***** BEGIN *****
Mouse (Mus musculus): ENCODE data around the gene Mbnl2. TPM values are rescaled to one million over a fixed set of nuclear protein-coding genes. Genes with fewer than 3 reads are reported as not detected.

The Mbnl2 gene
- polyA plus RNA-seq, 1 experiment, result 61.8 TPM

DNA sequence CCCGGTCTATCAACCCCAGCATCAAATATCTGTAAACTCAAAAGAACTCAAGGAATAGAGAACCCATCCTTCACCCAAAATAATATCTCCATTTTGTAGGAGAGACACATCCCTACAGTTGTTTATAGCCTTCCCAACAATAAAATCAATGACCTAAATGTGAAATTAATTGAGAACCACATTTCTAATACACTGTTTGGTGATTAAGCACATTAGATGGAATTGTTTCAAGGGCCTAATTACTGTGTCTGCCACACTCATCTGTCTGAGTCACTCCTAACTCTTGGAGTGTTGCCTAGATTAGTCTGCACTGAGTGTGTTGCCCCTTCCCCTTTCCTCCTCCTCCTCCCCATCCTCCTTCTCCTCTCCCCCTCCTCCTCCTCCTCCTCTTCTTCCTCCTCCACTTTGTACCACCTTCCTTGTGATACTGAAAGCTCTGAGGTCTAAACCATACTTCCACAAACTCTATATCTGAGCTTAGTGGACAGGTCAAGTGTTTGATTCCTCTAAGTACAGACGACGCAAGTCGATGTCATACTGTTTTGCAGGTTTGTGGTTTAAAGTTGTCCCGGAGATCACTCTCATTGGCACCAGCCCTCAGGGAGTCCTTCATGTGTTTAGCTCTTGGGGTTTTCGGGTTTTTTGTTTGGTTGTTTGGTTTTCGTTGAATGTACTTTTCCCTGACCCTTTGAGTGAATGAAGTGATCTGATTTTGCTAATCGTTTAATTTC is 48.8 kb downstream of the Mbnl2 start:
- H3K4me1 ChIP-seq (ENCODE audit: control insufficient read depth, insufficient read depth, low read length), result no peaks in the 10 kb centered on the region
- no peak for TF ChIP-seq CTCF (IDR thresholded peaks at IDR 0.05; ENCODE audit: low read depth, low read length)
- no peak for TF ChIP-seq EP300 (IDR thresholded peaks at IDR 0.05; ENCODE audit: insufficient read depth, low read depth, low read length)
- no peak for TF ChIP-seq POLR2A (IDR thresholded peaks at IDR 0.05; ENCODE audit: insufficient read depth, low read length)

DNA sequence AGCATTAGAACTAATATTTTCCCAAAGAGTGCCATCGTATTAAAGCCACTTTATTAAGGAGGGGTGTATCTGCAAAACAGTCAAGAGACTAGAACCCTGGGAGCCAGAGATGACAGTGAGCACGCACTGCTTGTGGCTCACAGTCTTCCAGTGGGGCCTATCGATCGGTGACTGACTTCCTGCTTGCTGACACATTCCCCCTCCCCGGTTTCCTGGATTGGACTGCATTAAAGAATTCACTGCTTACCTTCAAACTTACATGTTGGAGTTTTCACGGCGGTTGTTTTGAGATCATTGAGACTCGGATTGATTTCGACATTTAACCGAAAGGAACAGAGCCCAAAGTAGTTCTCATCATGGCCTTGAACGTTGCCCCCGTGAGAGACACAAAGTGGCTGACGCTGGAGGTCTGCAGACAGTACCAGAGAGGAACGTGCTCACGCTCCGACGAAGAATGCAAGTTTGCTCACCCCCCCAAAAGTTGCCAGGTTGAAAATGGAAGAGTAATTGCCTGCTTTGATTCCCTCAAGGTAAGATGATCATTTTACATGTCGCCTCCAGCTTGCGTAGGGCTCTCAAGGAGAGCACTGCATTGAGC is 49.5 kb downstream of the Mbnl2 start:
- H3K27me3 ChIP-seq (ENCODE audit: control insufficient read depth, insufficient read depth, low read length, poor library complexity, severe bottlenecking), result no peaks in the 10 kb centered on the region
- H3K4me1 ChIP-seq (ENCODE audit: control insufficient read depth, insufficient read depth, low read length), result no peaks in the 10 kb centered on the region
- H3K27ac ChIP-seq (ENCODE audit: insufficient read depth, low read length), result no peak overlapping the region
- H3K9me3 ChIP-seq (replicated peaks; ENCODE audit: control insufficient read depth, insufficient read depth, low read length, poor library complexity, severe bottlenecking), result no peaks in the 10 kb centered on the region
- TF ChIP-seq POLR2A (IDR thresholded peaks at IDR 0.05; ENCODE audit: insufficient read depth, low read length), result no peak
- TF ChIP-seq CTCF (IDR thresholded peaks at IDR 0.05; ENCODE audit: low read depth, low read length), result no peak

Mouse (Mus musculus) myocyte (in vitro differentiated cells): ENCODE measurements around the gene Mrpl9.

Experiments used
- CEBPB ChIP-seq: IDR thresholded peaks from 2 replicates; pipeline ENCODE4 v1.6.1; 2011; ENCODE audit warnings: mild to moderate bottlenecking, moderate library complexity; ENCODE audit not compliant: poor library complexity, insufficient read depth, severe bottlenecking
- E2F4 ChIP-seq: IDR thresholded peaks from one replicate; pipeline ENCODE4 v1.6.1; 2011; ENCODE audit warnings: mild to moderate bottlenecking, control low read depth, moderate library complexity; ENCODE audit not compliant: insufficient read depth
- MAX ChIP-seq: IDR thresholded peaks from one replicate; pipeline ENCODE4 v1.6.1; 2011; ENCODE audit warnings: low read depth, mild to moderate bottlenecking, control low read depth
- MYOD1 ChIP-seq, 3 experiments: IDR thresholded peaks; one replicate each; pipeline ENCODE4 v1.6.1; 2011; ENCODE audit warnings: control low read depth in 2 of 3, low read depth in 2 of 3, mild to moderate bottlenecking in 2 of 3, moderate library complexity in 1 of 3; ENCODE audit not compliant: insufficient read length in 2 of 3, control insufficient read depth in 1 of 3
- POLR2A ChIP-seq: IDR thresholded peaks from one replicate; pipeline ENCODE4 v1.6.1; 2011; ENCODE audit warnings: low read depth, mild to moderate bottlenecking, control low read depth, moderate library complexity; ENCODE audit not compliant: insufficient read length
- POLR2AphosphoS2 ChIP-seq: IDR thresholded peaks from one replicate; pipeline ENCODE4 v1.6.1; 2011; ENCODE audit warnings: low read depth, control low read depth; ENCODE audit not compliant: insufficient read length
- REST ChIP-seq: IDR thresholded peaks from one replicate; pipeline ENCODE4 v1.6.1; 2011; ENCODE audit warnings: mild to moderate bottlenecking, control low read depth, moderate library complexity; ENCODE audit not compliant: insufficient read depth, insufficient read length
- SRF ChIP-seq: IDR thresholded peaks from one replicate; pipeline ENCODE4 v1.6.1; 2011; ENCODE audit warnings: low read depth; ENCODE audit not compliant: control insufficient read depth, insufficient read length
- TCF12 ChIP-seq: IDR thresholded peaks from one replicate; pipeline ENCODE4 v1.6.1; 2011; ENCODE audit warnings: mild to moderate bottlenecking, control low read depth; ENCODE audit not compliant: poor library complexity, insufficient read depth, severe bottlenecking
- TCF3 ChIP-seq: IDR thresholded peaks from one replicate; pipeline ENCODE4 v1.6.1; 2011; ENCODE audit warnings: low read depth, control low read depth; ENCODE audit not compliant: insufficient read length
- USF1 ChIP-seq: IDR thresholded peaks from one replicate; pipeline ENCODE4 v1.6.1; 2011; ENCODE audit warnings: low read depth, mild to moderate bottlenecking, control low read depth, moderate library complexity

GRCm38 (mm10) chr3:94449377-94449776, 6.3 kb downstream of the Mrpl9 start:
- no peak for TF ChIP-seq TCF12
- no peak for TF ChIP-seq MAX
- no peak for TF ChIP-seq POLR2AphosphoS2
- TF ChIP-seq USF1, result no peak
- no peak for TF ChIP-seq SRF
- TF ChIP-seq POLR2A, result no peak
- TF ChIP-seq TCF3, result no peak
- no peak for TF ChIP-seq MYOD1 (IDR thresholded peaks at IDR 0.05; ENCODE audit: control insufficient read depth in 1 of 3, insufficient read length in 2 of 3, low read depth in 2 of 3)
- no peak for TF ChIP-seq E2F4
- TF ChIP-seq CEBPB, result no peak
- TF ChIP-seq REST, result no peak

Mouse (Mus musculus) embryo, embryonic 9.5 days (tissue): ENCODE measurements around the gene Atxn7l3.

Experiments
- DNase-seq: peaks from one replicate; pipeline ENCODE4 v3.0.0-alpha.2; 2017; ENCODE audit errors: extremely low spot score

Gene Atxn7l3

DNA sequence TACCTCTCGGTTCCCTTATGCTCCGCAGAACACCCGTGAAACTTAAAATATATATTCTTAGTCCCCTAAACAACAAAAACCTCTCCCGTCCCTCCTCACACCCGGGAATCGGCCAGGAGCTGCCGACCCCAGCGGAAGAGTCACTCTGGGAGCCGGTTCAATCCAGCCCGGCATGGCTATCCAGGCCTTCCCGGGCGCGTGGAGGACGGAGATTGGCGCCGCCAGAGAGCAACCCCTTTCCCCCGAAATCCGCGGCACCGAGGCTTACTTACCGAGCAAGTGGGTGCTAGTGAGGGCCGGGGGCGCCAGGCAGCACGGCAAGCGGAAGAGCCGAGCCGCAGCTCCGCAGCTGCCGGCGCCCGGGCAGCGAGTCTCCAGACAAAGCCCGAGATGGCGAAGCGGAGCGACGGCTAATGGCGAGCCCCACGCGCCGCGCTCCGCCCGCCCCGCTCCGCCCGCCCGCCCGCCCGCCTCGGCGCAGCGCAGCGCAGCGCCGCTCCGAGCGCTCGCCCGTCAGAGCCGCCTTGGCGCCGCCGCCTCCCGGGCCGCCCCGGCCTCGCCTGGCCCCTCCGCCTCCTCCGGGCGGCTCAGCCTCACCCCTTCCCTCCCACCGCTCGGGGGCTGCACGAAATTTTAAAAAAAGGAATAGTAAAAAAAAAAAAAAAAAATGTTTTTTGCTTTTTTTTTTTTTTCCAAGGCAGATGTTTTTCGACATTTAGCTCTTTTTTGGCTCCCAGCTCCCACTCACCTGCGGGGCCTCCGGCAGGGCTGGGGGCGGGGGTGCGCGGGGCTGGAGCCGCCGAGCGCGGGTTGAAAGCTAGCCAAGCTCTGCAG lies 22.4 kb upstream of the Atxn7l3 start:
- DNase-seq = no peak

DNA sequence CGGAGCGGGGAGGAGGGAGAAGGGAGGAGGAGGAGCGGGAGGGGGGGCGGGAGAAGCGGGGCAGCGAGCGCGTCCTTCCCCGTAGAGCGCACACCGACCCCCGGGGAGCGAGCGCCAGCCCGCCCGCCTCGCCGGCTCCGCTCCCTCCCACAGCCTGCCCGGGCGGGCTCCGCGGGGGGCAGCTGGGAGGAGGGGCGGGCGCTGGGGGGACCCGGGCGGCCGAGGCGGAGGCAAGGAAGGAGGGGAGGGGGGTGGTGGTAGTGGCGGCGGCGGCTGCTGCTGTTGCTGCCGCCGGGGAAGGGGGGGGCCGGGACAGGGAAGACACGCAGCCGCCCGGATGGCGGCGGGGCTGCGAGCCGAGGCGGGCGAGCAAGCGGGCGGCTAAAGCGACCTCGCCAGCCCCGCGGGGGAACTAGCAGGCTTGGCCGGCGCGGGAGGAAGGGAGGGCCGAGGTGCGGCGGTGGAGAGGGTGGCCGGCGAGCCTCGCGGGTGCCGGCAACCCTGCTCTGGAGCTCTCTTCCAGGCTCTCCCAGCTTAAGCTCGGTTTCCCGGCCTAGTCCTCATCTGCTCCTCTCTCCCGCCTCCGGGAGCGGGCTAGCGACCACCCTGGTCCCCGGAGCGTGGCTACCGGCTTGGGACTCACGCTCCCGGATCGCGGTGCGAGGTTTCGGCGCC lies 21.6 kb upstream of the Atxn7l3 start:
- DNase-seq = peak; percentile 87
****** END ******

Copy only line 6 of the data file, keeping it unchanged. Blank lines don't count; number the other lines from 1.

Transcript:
- no peak for TF ChIP-seq CTCF (IDR thresholded peaks at IDR 0.05; ENCODE audit: low read depth, low read length)